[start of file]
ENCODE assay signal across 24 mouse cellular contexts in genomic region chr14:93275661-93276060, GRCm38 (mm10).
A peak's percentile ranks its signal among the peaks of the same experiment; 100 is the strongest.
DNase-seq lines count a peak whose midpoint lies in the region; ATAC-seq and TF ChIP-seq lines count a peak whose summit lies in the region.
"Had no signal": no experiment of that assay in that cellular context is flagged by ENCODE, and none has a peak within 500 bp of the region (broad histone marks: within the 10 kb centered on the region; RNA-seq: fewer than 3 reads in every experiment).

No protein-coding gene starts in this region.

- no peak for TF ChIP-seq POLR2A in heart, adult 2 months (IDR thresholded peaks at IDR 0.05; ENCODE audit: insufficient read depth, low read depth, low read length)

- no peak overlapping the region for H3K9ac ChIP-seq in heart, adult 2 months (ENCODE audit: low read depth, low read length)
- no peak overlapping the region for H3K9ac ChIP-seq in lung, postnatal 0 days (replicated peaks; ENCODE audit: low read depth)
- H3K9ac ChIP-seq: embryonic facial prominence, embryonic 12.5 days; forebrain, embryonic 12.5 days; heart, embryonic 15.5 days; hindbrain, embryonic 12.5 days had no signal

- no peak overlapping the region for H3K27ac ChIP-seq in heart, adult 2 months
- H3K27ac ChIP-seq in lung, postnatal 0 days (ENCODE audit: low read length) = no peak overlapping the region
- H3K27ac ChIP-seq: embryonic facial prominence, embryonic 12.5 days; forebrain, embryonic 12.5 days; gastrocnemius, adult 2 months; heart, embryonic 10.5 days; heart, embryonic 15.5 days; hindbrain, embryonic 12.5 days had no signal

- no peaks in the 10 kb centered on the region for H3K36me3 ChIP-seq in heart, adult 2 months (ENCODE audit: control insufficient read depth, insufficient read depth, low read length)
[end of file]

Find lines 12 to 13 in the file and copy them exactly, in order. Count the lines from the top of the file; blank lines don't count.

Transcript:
- H3K27ac ChIP-seq: embryonic facial prominence, embryonic 12.5 days; forebrain, embryonic 12.5 days; gastrocnemius, adult 2 months; heart, embryonic 10.5 days; heart, embryonic 15.5 days; hindbrain, embryonic 12.5 days had no signal

- no peaks in the 10 kb centered on the region for H3K36me3 ChIP-seq in heart, adult 2 months (ENCODE audit: control insufficient read depth, insufficient read depth, low read length)